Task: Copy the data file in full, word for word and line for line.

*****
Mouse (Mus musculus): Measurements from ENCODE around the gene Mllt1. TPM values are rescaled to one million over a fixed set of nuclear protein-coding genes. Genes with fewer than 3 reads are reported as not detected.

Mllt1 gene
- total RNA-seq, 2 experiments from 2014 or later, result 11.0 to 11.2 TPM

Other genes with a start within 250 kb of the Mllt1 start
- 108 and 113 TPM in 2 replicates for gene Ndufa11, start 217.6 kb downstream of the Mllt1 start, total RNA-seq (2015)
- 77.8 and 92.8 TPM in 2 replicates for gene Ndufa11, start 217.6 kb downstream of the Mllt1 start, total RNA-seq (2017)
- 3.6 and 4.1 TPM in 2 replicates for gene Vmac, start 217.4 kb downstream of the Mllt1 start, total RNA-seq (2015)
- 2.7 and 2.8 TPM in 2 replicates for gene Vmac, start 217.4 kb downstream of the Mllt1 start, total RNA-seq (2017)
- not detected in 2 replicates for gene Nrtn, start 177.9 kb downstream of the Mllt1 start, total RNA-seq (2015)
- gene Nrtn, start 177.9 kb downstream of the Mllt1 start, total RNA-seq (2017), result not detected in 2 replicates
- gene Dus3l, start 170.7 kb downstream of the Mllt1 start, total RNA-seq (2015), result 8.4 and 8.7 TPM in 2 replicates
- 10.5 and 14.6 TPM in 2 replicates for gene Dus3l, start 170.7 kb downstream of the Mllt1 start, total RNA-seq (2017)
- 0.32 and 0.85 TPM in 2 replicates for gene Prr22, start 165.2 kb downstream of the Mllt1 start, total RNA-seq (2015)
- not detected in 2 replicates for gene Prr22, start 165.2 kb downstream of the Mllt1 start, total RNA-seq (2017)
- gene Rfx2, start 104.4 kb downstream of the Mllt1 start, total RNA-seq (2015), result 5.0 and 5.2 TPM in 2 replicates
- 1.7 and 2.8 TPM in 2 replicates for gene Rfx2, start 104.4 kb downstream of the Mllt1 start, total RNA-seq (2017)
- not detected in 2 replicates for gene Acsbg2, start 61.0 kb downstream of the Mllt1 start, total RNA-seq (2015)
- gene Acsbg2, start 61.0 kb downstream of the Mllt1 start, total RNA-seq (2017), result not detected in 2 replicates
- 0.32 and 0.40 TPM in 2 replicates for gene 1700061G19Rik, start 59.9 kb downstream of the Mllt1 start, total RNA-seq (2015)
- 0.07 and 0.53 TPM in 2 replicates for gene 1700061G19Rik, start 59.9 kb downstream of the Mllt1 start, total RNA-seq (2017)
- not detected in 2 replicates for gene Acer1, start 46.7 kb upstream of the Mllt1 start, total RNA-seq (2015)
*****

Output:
Mouse (Mus musculus): Measurements from ENCODE around the gene Mllt1. TPM values are rescaled to one million over a fixed set of nuclear protein-coding genes. Genes with fewer than 3 reads are reported as not detected.

Mllt1 gene
- total RNA-seq, 2 experiments from 2014 or later, result 11.0 to 11.2 TPM

Other genes with a start within 250 kb of the Mllt1 start
- 108 and 113 TPM in 2 replicates for gene Ndufa11, start 217.6 kb downstream of the Mllt1 start, total RNA-seq (2015)
- 77.8 and 92.8 TPM in 2 replicates for gene Ndufa11, start 217.6 kb downstream of the Mllt1 start, total RNA-seq (2017)
- 3.6 and 4.1 TPM in 2 replicates for gene Vmac, start 217.4 kb downstream of the Mllt1 start, total RNA-seq (2015)
- 2.7 and 2.8 TPM in 2 replicates for gene Vmac, start 217.4 kb downstream of the Mllt1 start, total RNA-seq (2017)
- not detected in 2 replicates for gene Nrtn, start 177.9 kb downstream of the Mllt1 start, total RNA-seq (2015)
- gene Nrtn, start 177.9 kb downstream of the Mllt1 start, total RNA-seq (2017), result not detected in 2 replicates
- gene Dus3l, start 170.7 kb downstream of the Mllt1 start, total RNA-seq (2015), result 8.4 and 8.7 TPM in 2 replicates
- 10.5 and 14.6 TPM in 2 replicates for gene Dus3l, start 170.7 kb downstream of the Mllt1 start, total RNA-seq (2017)
- 0.32 and 0.85 TPM in 2 replicates for gene Prr22, start 165.2 kb downstream of the Mllt1 start, total RNA-seq (2015)
- not detected in 2 replicates for gene Prr22, start 165.2 kb downstream of the Mllt1 start, total RNA-seq (2017)
- gene Rfx2, start 104.4 kb downstream of the Mllt1 start, total RNA-seq (2015), result 5.0 and 5.2 TPM in 2 replicates
- 1.7 and 2.8 TPM in 2 replicates for gene Rfx2, start 104.4 kb downstream of the Mllt1 start, total RNA-seq (2017)
- not detected in 2 replicates for gene Acsbg2, start 61.0 kb downstream of the Mllt1 start, total RNA-seq (2015)
- gene Acsbg2, start 61.0 kb downstream of the Mllt1 start, total RNA-seq (2017), result not detected in 2 replicates
- 0.32 and 0.40 TPM in 2 replicates for gene 1700061G19Rik, start 59.9 kb downstream of the Mllt1 start, total RNA-seq (2015)
- 0.07 and 0.53 TPM in 2 replicates for gene 1700061G19Rik, start 59.9 kb downstream of the Mllt1 start, total RNA-seq (2017)
- not detected in 2 replicates for gene Acer1, start 46.7 kb upstream of the Mllt1 start, total RNA-seq (2015)